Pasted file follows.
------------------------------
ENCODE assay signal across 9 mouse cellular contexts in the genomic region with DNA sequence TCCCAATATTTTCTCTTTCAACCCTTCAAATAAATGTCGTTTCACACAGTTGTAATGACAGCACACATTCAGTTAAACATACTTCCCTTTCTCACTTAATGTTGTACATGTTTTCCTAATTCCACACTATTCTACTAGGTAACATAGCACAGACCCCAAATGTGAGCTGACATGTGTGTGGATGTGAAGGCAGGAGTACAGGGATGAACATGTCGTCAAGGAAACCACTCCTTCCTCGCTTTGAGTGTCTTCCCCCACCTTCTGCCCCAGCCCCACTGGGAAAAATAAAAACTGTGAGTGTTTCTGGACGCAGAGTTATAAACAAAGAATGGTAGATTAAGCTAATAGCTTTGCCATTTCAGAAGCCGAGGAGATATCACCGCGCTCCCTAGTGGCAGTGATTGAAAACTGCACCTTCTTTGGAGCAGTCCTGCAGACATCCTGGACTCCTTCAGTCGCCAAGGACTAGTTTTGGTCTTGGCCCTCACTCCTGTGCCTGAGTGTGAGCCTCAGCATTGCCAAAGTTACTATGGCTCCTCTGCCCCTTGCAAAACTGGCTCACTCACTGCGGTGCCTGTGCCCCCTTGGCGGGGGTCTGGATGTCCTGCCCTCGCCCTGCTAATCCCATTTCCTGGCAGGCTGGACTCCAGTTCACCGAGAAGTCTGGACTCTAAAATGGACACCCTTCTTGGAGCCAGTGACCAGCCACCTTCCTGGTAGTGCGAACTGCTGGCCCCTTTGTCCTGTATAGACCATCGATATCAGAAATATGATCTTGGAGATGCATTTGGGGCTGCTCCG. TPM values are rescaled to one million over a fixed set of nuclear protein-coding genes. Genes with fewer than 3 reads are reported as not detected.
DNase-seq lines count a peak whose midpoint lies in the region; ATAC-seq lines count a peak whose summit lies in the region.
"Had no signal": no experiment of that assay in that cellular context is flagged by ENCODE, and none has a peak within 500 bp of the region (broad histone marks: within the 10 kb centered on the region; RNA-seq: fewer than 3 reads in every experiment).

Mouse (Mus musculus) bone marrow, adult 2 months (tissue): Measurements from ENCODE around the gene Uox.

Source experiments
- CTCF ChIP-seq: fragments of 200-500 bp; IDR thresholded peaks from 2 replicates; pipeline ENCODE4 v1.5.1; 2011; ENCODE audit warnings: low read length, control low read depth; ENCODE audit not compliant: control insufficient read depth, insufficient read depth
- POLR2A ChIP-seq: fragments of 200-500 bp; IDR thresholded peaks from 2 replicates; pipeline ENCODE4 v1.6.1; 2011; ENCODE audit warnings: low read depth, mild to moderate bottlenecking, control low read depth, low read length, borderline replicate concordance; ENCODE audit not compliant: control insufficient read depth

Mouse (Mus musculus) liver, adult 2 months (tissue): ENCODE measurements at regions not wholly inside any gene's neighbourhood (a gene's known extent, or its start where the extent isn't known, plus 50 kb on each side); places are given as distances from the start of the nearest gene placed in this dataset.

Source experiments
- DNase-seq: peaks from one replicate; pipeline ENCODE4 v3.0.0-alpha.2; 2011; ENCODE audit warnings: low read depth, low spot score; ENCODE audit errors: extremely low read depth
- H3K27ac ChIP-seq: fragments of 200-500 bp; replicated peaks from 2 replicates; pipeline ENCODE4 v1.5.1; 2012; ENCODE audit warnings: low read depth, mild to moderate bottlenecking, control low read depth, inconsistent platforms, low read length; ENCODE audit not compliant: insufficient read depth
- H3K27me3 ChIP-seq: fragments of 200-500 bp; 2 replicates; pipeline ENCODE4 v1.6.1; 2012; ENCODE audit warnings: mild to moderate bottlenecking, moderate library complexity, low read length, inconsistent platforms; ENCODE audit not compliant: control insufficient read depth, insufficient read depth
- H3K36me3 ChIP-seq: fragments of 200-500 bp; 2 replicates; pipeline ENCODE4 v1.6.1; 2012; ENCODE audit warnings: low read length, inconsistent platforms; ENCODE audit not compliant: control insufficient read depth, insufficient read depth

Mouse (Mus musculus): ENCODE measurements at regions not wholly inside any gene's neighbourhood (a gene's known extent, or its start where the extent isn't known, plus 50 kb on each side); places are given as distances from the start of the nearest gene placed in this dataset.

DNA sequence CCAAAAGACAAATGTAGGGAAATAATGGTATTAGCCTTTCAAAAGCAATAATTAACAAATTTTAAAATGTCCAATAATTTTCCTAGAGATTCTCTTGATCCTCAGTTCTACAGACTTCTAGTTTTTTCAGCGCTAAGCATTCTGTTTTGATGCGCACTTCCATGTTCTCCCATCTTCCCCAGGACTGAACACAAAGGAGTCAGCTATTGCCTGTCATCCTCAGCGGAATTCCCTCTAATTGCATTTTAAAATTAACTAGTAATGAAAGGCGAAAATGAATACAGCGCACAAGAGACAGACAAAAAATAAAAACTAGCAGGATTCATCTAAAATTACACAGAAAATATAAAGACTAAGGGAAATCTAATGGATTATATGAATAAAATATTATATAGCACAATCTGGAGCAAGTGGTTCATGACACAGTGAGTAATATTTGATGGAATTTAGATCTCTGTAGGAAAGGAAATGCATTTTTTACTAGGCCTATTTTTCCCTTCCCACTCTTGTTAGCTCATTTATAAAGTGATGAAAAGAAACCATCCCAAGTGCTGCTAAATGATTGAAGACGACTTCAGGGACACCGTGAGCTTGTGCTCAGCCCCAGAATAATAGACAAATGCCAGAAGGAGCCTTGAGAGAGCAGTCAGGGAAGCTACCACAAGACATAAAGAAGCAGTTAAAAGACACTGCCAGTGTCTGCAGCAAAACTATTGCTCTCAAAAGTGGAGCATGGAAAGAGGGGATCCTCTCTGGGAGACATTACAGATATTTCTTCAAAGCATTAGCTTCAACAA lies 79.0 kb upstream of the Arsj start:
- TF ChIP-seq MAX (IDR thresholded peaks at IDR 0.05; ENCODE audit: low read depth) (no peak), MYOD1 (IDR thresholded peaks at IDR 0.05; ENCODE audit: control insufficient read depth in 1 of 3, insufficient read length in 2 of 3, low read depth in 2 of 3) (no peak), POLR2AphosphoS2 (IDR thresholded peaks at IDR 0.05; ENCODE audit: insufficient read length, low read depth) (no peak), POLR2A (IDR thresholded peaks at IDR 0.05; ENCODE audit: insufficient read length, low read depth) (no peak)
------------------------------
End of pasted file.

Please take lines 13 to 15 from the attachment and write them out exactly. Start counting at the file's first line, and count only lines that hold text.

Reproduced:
- H3K36me3 ChIP-seq: fragments of 200-500 bp; 2 replicates; pipeline ENCODE4 v1.6.1; 2012; ENCODE audit warnings: low read length, inconsistent platforms; ENCODE audit not compliant: control insufficient read depth, insufficient read depth

Mouse (Mus musculus): ENCODE measurements at regions not wholly inside any gene's neighbourhood (a gene's known extent, or its start where the extent isn't known, plus 50 kb on each side); places are given as distances from the start of the nearest gene placed in this dataset.

DNA sequence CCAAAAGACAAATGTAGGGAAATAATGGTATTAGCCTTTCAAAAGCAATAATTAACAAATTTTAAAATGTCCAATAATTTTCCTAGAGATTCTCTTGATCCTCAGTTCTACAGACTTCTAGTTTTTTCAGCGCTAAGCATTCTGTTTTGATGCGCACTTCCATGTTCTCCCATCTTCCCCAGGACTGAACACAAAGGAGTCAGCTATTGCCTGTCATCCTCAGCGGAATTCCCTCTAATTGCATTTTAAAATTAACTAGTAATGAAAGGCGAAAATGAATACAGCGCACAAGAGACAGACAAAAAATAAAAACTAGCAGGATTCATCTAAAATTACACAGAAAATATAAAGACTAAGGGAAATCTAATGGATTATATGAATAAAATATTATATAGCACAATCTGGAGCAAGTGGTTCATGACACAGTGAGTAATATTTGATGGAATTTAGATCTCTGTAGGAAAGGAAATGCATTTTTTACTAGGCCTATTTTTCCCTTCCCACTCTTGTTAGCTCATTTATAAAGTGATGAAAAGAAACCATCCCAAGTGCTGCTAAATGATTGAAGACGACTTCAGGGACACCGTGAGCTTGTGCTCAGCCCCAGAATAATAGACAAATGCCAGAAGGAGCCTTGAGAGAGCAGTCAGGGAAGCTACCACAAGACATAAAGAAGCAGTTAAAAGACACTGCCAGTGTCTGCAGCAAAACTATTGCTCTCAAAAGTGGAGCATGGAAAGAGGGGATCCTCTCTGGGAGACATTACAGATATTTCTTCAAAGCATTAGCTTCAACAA lies 79.0 kb upstream of the Arsj start: